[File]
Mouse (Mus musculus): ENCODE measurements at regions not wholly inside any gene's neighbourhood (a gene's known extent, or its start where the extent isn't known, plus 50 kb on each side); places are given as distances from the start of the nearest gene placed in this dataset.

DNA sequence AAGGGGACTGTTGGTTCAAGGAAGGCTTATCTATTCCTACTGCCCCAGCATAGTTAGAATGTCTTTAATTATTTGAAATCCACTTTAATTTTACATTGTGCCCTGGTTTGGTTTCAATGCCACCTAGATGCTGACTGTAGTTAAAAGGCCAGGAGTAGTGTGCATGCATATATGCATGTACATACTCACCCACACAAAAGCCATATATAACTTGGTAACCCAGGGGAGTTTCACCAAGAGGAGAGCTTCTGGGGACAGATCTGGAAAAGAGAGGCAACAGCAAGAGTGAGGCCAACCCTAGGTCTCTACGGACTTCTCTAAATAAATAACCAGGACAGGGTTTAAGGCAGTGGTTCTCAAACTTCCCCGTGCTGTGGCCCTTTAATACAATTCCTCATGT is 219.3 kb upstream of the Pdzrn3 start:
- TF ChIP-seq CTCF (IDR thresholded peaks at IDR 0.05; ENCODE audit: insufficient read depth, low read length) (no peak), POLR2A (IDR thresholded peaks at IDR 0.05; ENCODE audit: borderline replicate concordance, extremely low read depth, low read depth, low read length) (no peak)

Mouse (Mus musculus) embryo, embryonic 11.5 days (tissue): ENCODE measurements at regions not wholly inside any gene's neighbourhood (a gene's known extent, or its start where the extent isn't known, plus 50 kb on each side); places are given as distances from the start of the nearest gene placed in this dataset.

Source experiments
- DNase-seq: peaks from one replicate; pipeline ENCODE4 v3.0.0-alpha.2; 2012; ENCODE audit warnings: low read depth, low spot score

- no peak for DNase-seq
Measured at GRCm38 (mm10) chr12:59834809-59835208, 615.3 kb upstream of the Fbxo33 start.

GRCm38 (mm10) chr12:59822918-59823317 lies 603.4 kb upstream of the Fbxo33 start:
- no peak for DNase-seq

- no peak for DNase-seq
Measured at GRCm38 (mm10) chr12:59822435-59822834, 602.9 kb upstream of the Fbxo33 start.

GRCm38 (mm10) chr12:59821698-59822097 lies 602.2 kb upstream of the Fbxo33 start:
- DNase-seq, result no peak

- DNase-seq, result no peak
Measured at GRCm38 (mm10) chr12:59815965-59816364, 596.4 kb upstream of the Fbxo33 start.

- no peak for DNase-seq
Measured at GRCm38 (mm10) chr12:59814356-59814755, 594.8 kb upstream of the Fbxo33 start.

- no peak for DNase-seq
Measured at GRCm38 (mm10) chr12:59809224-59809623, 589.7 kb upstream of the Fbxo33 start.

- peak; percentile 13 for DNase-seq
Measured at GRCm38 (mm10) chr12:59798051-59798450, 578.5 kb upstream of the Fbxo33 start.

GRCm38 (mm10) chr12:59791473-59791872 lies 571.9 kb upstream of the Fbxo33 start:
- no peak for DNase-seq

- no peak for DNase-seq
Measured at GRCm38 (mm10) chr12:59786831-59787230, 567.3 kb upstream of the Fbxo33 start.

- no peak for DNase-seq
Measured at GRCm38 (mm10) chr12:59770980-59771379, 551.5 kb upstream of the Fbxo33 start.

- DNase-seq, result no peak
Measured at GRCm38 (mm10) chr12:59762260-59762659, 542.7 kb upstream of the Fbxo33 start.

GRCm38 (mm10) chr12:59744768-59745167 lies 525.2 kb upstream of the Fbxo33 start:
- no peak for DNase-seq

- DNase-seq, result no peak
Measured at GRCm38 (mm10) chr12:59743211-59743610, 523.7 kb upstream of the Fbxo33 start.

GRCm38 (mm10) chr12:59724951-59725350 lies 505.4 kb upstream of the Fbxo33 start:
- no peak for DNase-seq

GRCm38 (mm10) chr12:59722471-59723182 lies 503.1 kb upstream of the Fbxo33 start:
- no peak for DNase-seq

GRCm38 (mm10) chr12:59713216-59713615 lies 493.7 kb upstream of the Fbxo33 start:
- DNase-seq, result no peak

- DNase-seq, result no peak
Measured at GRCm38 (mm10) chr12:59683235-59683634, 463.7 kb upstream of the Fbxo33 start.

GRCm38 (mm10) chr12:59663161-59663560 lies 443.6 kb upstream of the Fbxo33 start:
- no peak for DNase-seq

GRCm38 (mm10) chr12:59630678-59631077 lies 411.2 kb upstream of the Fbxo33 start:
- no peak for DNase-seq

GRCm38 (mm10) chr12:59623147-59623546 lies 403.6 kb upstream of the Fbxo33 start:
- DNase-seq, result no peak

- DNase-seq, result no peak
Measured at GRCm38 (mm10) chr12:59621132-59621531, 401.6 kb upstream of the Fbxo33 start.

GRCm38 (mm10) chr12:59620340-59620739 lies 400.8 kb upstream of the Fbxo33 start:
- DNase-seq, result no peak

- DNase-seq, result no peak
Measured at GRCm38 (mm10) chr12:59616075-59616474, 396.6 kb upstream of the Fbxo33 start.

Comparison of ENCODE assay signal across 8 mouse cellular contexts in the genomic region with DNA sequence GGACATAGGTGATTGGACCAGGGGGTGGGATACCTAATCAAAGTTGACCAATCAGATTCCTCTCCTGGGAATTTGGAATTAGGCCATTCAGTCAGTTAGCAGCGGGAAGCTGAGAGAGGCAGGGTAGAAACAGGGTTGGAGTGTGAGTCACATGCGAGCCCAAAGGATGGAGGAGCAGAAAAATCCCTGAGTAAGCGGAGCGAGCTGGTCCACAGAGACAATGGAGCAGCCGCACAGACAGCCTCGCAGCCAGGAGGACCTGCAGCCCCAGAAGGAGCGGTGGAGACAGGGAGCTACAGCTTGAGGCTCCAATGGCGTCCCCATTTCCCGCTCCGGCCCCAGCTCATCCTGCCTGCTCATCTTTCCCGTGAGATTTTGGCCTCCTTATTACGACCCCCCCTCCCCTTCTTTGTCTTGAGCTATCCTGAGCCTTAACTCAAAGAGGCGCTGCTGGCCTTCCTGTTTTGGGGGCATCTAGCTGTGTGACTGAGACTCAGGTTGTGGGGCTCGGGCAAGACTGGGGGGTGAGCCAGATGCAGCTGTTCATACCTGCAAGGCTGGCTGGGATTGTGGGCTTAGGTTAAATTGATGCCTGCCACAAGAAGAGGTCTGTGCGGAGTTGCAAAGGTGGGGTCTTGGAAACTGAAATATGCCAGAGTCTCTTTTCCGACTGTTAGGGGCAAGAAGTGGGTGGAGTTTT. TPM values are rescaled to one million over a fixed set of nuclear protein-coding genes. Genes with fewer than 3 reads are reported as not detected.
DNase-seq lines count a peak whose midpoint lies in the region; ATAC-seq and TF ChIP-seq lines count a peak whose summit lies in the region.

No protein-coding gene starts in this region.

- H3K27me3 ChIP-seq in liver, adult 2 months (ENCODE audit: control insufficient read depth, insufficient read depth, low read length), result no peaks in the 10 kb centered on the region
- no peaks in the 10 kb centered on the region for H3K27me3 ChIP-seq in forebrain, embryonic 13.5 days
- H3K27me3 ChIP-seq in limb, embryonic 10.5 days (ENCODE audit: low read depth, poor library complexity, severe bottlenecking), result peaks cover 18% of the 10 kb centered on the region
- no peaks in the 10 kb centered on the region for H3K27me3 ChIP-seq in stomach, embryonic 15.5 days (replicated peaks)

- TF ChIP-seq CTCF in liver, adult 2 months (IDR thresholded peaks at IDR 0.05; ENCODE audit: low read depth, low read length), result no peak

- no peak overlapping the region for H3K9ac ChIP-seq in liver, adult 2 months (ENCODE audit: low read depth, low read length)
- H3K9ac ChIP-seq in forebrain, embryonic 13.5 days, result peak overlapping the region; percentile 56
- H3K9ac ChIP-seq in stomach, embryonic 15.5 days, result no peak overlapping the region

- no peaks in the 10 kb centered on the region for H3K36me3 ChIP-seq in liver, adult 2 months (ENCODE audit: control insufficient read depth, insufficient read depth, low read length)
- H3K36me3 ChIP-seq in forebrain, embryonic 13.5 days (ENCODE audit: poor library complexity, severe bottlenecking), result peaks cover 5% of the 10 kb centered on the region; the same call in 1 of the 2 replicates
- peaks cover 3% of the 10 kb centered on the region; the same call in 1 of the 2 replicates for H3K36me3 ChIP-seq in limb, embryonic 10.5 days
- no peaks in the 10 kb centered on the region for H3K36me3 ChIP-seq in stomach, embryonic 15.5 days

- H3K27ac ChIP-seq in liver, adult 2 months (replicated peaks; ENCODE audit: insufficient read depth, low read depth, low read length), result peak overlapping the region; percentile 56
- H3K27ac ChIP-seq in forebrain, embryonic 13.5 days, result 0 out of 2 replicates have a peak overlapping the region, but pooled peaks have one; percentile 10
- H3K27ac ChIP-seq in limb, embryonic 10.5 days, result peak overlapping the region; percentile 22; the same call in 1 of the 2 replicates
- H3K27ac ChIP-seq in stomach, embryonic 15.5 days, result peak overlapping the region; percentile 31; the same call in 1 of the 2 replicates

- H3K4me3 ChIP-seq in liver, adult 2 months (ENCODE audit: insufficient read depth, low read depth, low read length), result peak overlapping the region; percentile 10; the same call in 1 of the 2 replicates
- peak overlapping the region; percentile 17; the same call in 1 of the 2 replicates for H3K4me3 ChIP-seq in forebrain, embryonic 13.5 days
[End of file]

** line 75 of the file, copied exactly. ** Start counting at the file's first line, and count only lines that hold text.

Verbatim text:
- peak overlapping the region; percentile 17; the same call in 1 of the 2 replicates for H3K4me3 ChIP-seq in forebrain, embryonic 13.5 days